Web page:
tv With All Due Respect Bloomberg January 20, 2016 8:00pm-9:01pm EST
just tooes, it is cold to do a good cold opening. candidatescover for here in new hampshire. in a moment, we will have hot and fresh poll numbers from the state. before we unpack that showcase showdown, it is time for bubba. bill clinton was back in new hampshire, stumping for hillary. blasting republicans for negative politics, and talking about eating dunkin' donuts. bill clinton: i know we are in a
hard fight here, running against one of your neighbors. every presidential year, the american people are like a great composer. the words are always the same, they are rearranged like notes. and write a new melody, they decide they want to send it. you can give my remarks, but i hope you also give it the performance. because you did pretty well when i was president. the only time in 50 years where everybody grew together. my mother raised me, she said, bill, if you don't want anybody to know something, you'd probably should not do it. the republicans blame, different among candidates, muslims, mexicans, president obama. if he wasn indonesia, not born in africa. so it is his fault. or they blame hillary. they have a proven strategy that
they have worked hard for more than a year to distract, divide, and demonize. leave nothing behind. in our party, there are two candidates invested in a hard-fought battle, which may have different approaches to try to tackle the same thing. mark: bill clinton is back in the finest form he has been in an quite some time. for hillary, not a moment too soon. the political community is still reeling from the poll that had bernie sanders over hillary 63-33. john, will this help stop the momentum? john: i have concern for him. he have this chip on his four head. my dad has that. i saw about half that event in concorde.
he was calm, cool, collected. he talked about dunkin' donuts. i think the question always with him, he is one of the great artists and doing negative in a soft way. y. mark: he never named bernie sanders. he called him hillary's opponent. the downside to bill clinton, they need him now. because he can make the case very effectively. he tried out different arguments today. i think we will see him in iowa a lot, and it is good for hillary and her team, which needed some pushback and some sense they have a plan to stop the momentum. john: we talked about indiscriminate flailing, still a sense of that. but there is an all hands on deck quality to clinton world. no doubt we will see a lot of him. the people of year will see him an awful lot. this state was so close to his heart, he will want to win.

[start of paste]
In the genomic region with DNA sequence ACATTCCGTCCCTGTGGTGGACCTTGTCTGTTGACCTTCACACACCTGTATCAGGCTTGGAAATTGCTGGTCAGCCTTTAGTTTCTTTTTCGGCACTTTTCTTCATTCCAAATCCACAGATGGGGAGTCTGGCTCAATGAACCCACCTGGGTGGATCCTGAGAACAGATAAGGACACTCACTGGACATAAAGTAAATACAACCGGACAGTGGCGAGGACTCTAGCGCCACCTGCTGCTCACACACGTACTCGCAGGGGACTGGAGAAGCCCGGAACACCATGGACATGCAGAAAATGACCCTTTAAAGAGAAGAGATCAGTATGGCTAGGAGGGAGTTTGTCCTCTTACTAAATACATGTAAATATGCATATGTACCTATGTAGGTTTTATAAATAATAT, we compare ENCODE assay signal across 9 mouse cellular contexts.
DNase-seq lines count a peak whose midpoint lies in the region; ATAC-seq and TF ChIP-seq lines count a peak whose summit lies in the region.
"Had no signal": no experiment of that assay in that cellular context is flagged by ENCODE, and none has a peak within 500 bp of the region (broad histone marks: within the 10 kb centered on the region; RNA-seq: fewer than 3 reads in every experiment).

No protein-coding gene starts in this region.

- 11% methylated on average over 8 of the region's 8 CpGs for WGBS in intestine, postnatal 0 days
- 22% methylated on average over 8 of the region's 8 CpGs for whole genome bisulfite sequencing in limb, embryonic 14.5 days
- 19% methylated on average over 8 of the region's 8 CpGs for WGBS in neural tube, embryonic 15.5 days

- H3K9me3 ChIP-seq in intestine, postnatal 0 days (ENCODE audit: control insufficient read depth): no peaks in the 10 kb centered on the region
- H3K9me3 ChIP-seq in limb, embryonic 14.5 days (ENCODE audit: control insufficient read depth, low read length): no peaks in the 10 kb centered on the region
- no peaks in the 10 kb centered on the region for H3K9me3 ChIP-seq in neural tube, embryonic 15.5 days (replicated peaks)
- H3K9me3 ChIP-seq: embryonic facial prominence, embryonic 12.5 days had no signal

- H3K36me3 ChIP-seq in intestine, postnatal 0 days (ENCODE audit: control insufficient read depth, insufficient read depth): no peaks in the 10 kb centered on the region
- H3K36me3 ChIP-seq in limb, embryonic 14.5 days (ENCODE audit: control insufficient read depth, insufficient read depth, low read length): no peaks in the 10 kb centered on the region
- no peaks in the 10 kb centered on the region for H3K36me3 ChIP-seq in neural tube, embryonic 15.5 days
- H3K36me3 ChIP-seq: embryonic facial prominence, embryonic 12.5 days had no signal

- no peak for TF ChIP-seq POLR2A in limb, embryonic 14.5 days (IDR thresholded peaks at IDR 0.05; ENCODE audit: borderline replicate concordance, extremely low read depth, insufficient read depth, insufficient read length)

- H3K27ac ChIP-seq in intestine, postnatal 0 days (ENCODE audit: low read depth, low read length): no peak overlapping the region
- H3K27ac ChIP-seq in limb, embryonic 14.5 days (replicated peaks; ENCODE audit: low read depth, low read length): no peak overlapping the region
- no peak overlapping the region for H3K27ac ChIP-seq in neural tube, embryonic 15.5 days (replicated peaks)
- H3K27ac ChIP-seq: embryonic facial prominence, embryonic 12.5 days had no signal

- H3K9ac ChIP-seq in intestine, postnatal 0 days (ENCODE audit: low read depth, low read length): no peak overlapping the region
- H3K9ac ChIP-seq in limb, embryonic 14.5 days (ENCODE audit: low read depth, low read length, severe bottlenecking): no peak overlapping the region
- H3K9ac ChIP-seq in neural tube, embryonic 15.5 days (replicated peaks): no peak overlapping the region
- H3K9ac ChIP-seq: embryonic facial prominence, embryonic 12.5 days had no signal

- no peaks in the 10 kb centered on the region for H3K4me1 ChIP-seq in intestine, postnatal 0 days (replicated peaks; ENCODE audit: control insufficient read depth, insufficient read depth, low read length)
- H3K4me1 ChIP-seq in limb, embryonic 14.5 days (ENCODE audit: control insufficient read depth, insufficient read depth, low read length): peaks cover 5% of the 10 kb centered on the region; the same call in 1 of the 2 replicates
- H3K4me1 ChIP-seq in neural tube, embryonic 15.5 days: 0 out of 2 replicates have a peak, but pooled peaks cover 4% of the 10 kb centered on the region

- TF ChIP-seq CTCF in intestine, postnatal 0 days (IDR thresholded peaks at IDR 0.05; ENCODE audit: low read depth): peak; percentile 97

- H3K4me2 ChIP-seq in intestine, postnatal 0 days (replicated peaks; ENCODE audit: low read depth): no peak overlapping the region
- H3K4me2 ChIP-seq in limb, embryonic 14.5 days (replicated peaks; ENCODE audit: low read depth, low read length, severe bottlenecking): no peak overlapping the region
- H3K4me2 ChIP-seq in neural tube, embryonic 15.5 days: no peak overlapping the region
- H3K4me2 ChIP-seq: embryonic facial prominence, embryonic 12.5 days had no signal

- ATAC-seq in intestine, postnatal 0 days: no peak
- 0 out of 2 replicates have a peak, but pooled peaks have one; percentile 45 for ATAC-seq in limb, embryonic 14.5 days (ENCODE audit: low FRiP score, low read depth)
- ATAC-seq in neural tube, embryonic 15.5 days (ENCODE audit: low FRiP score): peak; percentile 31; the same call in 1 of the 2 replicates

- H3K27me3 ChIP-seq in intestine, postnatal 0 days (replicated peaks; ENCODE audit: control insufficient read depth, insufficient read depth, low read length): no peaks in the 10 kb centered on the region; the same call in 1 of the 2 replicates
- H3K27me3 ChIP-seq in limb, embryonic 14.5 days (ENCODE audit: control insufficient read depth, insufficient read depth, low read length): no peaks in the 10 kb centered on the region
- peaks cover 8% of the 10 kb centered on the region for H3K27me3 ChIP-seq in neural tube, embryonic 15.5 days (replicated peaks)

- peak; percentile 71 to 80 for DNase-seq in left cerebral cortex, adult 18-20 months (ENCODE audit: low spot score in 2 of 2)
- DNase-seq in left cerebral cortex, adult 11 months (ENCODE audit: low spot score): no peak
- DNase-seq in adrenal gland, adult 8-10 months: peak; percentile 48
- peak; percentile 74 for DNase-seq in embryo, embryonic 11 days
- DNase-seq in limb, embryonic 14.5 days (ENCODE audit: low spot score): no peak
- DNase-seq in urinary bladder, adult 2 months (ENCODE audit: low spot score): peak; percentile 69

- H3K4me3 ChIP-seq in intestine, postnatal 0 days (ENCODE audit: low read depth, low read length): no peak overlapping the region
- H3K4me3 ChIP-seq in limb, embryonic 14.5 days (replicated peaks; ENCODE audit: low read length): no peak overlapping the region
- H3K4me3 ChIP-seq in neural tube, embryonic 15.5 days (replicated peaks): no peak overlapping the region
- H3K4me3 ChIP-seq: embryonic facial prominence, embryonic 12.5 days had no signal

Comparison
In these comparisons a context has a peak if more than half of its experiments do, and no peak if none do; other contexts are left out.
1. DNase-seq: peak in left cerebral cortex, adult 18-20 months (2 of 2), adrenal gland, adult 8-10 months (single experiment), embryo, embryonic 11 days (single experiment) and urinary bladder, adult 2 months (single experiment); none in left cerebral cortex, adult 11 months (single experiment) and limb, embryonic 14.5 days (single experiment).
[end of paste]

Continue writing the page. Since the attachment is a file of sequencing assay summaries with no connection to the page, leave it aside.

john: he was rusty come shaking theff, looking more like bill clinton we know -- strong. there must be an equal and opposite dark side. slew, that consisted of a of attacks on bernie sanders. including claire mccaskill, who released an epithet that begins with a capital s. >> do you think a self-declared socialist good when this presidency? claire mccaskill: i think it would be absolutely impossible for a socialist to win in missouri. and you have to win states like missouri if you want to win the presidency. pennsylvania -- it is very hard, i think, for most americans to see how socialism would your the
problems that we're facing right now. there is a lot of work we have to do. but we need to bring the country together, not nominate people that sit on the opposite ends of the spectrum. because people are angry and they want to blow everything up. john: that is claire mccaskill hitting from the center, calling him a socialist. sanders also got clobbered from wenteft, when a writer after him for opposing reparations for slavery. you, whichestion for of the various attacks which have been landed have a chance of working? mark: i think they are in danger of having surrogates do this. claire mccaskill sometimes goes beyond. this has to be done some extent by hillary clinton. until she is all in on calling him a socialist or unelectable or too i don't think the
surrogates can do it for her. john: she got those people already. the people who support bernie sanders, they have worries about whether he can get some of the stuff done that he can. they're not thinking about electability. they think about. the. they fall on deaf years. mark: we are here at an event that chris christie is having. you will see people filtering incoming waiting for chris christie to come in a bit. i believe the campaign is still kind of testing out. claire mccaskill, though, even though she is going to be an imperfect surrogate, and helps the clintons emotionally and they see their people trying to push back. up until the last few days, i think they felt a little isolated -- that they had been the only ones. john: i think that is right. they have some very skilled surrogates. you made the point about claire mccaskill. they have a lot of people that you will see a lot of them out
there. i do think this is an effective argument. bernie sanders cannot get done what he is promising. more so than anything about likability. mark: bill clinton made that point today. we cover the dark side, now it is time to talk about the empire striking back. that is bernie sanders. i did not get that metaphor. bernie sanders defended his socialist standards on csn bc. . he spoke to rachel maddow about competing for endorsements from planned parenthood and the human rights campaign, both of which have endorsed clinton. senator bernie sanders: we are very proud to have received recently the endorsement of moveon.org. we have received the endorsement of democracy for america.